So you’ve toured some homes, and finally found one that works for you. It’s not too big, it’s not too small, it doesn’t smell funny, and you can afford it. Whatever it is that’s caught your interest, it seems like this might be the one!
So what next? Next, it’s time to put your thoughts on paper, and let the sellers know that you want their home to be YOUR new home. That doesn’t mean you’ll get it, but the best you can do is try.
So, how to proceed? We will sit down together and review an offer for you to sign off on when you’re ready.
Here are my top recommendations when making an offer on a home.
- Speed. This market moves fast. What is fast? One weekend on market. Multiple offers. 20 showings in the first weekend. While you’re sleeping on it, the people who saw it and liked it yesterday are writing up their offer. So if you like something, don’t wait. In my experience, buyers know when they like a house, and once they like it, I couldn’t talk them out of buying it even if I wanted to. The variable is how long it takes them to actually submit their offer, and that delay is often the difference between winning it and losing it.
- Deciding your offer price. There’s only one person who can decide what to offer for the home, and that’s YOU. But I’m here to give you some pointers, based on watching many buyers decide their offer price with varying success. Start with your gut number. Let’s say the home is asking $500,000 and you’re wondering “Can we offer $490,000?” The answer is yes, you can. Even in a hot market, you can offer less than asking price if you like. But ask yourself this question. “If I offer $490,000, and find out that if I had offered $500,000 I would have won it, will I regret my decision?” If the answer is “No, I really want to try to get some money off, and if I lose it because of that I won’t regret it,” then great! If your answer is “No, I would rather increase my chances of winning this,” then there’s your answer.
Here are some rules of thumb I use to decide how much room there may be to negotiate. The longer the property has been for sale, the more likely the sellers are to be ready to accept a lower offer. You’re unlikely to succeed in negotiating much, if anything, off of the asking price if the property has been on the market for less than two weeks. And if you find yourself competing with multiple offers, then it’s generally safe to assume that the lowest offer is asking price. I have regularly seen buyers pay as much as 10% over asking price to win in a multiple offer situation.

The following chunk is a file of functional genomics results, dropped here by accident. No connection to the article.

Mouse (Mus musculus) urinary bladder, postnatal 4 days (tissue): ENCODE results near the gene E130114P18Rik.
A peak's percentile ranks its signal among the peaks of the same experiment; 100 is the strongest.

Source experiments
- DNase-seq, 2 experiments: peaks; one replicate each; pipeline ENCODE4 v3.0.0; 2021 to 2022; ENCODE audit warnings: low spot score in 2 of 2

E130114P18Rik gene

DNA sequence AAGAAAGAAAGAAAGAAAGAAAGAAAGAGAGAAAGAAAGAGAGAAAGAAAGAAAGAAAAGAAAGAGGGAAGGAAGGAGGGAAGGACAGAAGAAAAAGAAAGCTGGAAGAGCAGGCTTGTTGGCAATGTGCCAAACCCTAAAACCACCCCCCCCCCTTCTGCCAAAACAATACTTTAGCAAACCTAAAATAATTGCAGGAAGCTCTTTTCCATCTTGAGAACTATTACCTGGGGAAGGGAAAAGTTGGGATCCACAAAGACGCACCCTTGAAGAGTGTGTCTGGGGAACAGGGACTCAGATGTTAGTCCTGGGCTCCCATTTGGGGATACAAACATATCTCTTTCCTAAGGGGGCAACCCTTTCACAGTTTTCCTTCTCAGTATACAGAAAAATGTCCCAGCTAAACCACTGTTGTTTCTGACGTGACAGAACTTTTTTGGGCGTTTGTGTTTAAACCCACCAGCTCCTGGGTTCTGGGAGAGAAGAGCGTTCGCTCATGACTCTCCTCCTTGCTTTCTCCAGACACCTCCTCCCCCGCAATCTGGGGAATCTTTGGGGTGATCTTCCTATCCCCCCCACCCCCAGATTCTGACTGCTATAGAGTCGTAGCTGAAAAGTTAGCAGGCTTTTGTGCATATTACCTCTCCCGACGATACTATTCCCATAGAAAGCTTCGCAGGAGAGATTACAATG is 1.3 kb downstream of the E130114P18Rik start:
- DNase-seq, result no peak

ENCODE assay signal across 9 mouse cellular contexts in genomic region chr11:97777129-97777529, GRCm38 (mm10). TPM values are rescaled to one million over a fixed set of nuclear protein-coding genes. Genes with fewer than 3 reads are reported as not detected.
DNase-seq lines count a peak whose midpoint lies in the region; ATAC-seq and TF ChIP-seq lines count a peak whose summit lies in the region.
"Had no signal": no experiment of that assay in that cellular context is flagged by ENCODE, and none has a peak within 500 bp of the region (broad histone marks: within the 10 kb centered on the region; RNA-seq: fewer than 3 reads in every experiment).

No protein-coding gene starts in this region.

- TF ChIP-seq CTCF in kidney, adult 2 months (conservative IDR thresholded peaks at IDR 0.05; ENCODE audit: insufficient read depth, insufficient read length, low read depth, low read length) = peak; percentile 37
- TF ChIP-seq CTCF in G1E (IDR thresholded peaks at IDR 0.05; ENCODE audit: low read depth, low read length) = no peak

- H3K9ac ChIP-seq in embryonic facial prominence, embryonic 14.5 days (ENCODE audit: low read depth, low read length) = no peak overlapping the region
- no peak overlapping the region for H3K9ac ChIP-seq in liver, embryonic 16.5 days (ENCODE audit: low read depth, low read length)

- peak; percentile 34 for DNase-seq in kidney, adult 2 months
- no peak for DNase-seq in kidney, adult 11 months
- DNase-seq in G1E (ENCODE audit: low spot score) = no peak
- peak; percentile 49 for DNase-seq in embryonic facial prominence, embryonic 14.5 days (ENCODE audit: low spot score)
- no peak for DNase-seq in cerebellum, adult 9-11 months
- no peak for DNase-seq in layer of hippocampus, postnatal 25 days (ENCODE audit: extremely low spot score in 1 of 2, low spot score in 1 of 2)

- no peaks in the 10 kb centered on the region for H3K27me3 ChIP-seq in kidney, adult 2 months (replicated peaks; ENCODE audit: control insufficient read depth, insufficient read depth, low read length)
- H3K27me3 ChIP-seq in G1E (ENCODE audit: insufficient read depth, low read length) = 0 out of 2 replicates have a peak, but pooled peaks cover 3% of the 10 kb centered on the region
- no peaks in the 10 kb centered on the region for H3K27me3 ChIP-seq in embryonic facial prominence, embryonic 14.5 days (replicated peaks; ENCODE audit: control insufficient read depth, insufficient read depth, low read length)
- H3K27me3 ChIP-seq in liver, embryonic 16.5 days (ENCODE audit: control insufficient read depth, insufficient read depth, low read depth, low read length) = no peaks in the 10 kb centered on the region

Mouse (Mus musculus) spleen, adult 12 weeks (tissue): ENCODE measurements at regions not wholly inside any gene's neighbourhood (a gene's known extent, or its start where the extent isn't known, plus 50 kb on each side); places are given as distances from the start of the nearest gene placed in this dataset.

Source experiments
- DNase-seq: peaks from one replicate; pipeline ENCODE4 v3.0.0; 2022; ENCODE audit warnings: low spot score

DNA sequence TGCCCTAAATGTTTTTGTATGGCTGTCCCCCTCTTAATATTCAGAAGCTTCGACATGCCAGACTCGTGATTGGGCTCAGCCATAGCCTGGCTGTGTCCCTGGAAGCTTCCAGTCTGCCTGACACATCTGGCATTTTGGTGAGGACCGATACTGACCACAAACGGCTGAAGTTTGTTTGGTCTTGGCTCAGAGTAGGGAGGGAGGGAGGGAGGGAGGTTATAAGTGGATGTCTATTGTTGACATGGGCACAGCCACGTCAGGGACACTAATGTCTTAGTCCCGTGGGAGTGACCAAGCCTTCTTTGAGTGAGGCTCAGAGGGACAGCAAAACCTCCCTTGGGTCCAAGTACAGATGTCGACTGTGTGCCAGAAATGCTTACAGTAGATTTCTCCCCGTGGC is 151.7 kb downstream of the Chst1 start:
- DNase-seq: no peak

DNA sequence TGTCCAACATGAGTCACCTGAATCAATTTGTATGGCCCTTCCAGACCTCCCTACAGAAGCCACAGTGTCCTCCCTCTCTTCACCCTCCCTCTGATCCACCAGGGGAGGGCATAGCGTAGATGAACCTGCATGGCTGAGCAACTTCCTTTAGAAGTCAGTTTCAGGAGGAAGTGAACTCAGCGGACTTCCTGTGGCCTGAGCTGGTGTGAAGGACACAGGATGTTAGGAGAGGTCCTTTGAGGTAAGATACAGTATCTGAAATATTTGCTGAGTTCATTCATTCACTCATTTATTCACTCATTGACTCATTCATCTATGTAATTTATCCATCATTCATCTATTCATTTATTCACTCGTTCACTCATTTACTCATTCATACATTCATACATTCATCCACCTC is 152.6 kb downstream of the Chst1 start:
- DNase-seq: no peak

- Other terms. The price is only one piece of the offer puzzle. There are many other terms that can make your offer attractive or unattractive to a seller. Make your offer as easy for the seller to accept as you can. A few places to start include…
-Option fee-a higher option fee is an easy and relatively affordable way to strengthen your offer.
-Option period-a shorter option period or no option period at all is always a bonus for sellers, who want to minimize the ways in which a buyer might exit the contract.
-Earnest Money-a higher earnest money deposit conveys your seriousness about abiding by the contract terms.
-Closing Date-The seller may want to close as soon as possible, or they may need some extra time to find their next home. If you can, accommodate their request for a closing date to make it as easy as possible for them to say ‘yes’ to you.
- Love Letters: We often encourage our buyers to write what I call a “love letter,” or a personalized note to tell the seller a bit about you and why you love the home. I’ve seen these letters help my clients win in multiple offer situations. They also serve to humanize you, as the buyer, which can keep negotiations friendlier. When we get to this point, Emma and I can provide you with templates from past transactions. The key to keep in mind are a little bit of emotion to pull on the heartstrings. Tell them about you, your family, and why living in this home would make you happy.
And that’s it! Don’t stress too much about writing an offer. If you like the house, make an offer. If you don’t, don’t.
Submitting an offer isn’t the same as buying the house. There are a lot of steps from contract to closing, and you don’t have to know everything under the sun about the home to submit an offer. An offer is just a small monetary commitment which locks up the property to allow you time to make sure you really want to buy it. So take the leap! If your head and your heart are telling you to give it a shot, then do it.
If you want to understand in advance what will happen if your offer is accepted, check out our post “From Contract to Closing: The Overview”